Scientists plan to catch 100 fish in the Allegheny, Monongahela and Ohio rivers this fall to analyze them and the water and sediment in which they swim.
The research follows the discovery of male smallmouth bass developing eggs in the Potomac, carp with low sperm counts in Nevada's Lake Mead and white suckers with both male and female characteristics in Colorado's South Platte River, the Pittsburgh Tribune-Review said Monday.
"The fish are pretty much like the canary in the mine," said Dan Volz, a University of Pittsburgh Graduate School of Public Health professor and lead investigator.
As canaries alerted miners to the presence of lethal gases, Volz believes fish can give an early indication of problems in Western Pennsylvania's drinking water.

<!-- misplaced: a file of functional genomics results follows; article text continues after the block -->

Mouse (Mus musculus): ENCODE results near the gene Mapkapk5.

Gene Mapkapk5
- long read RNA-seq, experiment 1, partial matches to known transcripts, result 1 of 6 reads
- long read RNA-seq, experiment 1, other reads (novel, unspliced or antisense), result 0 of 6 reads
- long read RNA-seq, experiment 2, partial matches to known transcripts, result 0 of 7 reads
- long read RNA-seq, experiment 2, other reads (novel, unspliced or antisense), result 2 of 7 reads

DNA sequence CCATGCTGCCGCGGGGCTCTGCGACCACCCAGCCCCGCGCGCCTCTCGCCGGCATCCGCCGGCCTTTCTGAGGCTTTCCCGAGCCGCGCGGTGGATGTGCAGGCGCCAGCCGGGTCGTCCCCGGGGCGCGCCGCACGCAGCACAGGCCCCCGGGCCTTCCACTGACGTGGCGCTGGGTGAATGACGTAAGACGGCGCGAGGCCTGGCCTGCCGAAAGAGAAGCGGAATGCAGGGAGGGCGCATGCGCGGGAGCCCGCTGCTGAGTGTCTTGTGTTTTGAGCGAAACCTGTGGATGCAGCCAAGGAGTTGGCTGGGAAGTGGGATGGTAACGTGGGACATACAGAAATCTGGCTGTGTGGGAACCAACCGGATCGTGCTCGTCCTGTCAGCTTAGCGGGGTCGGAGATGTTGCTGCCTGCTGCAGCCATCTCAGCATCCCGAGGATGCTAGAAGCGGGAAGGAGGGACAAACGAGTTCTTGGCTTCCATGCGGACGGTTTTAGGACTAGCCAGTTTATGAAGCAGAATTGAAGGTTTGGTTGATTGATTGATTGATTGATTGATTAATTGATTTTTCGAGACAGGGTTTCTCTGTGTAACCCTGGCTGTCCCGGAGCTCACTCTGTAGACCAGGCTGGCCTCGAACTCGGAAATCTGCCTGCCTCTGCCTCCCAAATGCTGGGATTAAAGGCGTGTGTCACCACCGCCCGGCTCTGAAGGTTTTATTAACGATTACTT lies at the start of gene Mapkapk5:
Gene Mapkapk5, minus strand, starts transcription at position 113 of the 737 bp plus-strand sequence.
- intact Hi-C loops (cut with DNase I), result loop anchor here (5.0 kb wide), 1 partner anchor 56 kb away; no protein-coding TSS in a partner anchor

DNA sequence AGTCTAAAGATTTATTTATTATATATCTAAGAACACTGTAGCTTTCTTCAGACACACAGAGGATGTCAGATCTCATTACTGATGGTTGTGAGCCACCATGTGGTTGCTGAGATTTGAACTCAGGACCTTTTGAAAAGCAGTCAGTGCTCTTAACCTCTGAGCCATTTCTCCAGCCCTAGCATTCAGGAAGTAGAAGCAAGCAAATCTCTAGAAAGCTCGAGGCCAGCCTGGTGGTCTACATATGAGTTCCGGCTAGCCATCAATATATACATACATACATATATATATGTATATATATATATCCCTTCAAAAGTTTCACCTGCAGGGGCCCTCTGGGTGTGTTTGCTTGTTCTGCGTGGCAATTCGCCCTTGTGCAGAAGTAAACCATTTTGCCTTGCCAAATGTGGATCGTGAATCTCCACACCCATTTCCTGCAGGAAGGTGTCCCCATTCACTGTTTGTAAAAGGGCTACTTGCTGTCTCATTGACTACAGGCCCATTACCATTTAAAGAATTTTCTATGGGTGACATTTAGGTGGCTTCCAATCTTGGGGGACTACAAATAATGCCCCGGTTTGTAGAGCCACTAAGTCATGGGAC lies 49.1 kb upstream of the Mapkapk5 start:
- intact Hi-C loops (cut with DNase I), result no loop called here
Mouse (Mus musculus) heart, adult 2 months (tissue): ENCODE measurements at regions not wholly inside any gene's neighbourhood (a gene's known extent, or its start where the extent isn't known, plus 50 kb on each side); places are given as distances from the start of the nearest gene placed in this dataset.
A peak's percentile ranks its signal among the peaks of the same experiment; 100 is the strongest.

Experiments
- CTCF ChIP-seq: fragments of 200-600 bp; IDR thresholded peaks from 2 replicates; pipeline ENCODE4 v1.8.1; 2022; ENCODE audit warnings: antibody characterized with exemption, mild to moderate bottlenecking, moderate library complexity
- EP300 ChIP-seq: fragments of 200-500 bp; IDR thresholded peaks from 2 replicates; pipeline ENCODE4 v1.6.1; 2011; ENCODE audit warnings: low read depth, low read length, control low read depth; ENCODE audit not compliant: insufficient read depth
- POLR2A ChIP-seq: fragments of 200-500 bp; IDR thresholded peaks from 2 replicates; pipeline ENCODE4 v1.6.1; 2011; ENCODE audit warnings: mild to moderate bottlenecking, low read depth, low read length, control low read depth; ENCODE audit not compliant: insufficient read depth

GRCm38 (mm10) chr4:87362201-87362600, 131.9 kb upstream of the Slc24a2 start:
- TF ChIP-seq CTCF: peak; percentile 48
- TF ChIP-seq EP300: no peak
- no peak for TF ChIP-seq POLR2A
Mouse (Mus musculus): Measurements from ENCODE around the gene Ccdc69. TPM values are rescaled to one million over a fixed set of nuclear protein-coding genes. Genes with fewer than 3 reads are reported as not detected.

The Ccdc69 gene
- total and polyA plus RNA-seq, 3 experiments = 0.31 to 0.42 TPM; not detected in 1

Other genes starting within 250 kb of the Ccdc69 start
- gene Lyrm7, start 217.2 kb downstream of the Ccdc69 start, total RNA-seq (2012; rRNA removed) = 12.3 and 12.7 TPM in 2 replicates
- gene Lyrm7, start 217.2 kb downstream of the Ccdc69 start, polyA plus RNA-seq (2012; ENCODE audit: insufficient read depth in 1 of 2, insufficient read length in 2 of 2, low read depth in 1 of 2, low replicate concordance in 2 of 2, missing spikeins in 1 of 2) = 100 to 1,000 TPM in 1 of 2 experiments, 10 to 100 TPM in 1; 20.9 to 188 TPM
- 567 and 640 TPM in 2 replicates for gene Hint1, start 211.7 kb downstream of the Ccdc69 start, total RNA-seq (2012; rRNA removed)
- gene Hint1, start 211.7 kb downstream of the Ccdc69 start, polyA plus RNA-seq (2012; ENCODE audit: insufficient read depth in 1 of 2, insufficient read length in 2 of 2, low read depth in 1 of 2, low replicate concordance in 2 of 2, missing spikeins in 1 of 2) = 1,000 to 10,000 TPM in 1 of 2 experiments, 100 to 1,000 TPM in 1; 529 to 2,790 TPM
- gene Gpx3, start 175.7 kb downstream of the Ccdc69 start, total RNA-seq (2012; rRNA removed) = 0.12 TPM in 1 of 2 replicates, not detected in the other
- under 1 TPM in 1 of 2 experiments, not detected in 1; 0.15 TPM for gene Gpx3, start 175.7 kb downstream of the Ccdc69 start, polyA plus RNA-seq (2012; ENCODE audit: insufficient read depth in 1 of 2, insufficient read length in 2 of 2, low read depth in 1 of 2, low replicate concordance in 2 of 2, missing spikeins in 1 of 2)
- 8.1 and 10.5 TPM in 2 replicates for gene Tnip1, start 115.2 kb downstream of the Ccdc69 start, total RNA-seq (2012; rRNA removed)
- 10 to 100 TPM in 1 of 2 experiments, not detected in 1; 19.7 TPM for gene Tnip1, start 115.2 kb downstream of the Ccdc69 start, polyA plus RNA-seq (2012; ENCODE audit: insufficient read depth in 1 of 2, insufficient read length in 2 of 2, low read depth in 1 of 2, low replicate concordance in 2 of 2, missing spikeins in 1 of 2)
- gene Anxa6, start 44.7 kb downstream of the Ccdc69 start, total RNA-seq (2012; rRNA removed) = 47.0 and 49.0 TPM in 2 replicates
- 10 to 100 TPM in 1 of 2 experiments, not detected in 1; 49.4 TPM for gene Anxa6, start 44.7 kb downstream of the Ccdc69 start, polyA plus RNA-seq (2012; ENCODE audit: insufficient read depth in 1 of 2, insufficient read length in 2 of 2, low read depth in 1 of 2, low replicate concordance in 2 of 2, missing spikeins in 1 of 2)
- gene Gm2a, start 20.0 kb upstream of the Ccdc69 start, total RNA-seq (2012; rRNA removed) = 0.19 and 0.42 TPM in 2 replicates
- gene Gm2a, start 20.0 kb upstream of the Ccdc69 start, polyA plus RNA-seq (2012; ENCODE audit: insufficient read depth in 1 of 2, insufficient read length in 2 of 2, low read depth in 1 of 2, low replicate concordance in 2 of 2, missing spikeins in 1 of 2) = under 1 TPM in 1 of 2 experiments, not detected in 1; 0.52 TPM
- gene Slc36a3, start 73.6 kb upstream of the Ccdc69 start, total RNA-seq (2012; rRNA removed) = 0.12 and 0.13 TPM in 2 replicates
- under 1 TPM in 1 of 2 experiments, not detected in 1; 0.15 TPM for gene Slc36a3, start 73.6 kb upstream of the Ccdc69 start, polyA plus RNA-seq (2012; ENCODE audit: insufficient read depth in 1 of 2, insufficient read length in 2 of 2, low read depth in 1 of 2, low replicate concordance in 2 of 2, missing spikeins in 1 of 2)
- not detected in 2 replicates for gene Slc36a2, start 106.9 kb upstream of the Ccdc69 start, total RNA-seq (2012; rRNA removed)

The compounds scientists believe are mutating fish might cause breast cancer and reproductive problems in humans,
"If the fish are getting their hormones fouled up or their sexual development fouled up, then you better believe it's a problem for us," Pat Eagon, a Pitt Cancer Institute professor, told the Tribune-Review.
Volz believes estrogen from birth control pills and other pharmaceuticals is entering Western Pennsylvania's waters through sewer systems.
Copyright 2005 by United Press International
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